In warmer months, pet owners struggle with fleas. These small, wingless parasites can swiftly infest a home, causing both pets and humans distress. To eliminate a flea infestation, you must first assess its severity. The amount of fleas in your home does not always indicate the severity of the infestation, as even a tiny number of fleas can pose a big problem. Flea eggs and larvae, flea bites, and pet behavior can all affect the severity of an infestation. This post will discuss how to tell how bad a flea infestation is and flea management strategies.
How to tell how bad a flea infestation is
You have probably noticed your pet acting differently or maybe scratching a little more. It could be fleas, so below are signs of and how to tell the severity of flea infestation in your home.
1. Excessive scratching
Excessive scratching is the most likely sign to tell how bad a flea infestation is through your cat or dog. Dogs and cats get uncomfortable by bites, which is why they scratch or bite the affected areas.
Fleas also tend to hang out in places that your pets can’t easily get to and they prefer to hide in animals with thick hair. Remember that animals typically scratch constantly. But look more closely if they scratch for long periods of time, it could be fleas.
2. Flea dirt
Small reddish-brown or black spots on your pet or around your home could be a sign to tell how bad a flea infestation is. Even though it could be normal dirt or dust, it’s important to check and be sure. Flea dirt is flea feces. Due to the blood that has been broken down, it frequently has a reddish color.
To tell flea dirt from normal household dirt or dust, put some on a white paper towel. Spritz with water. If you start to see red or brown colors, it’s probably flea dirt.
Flea dirt appears as tiny, dark specks on your pet’s skin, fur, or bedding. Flea dirt is easy to spot by combing your pet’s fur over a white surface and looking for black spots. Flea dirt on your pet indicates a flea infestation in your home.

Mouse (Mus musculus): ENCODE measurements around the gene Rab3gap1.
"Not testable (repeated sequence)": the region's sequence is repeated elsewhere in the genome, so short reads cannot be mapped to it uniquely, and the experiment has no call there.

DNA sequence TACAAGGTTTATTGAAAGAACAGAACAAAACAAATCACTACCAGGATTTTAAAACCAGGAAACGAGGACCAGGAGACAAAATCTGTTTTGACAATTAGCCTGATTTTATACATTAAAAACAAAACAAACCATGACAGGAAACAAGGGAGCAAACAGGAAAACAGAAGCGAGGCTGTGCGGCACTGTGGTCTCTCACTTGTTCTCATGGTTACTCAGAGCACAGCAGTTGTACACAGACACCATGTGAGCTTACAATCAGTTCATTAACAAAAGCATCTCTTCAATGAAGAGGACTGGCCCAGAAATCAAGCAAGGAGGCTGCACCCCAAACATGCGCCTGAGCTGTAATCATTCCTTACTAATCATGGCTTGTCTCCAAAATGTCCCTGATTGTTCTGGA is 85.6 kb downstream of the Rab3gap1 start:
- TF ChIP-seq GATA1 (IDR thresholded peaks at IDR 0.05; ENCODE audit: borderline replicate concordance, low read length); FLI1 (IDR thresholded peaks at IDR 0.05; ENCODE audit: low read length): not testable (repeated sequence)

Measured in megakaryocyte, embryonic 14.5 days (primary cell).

3. Notable hair loss
Alopecia, another name for sudden hair loss in pets, could be a sign of fleas in your home. This hair loss is typically due to your cat or dog constantly scratching and biting at the places where they are getting bit. Moreover, some types of fleas can cause a reaction that results in hair loss. If you start to see patches of hair loss and some scratching, you should have a vet look at your pet.
4. Welts and red skin
Flea bites can sting. But since they jump around so much, you’d probably never catch one in the middle of a bite. Check for fleas if you start to feel tiny bumps. When your dog or cat gets bit, it can cause allergic reactions. Flea saliva can cause red, irritated patches of skin and painful-looking welts.
If you notice any of these skin changes in your pet, carefully look through their fur. Check the armpits and groin too. Consider wearing gloves to prevent flea bites.
5. The white-sock test
Maybe you haven’t noticed any bites but this does not mean your carpet is free of fleas. One way to tell if you have fleas in your home is to put on a pair of white cotton socks and walk around your home or the suspected areas.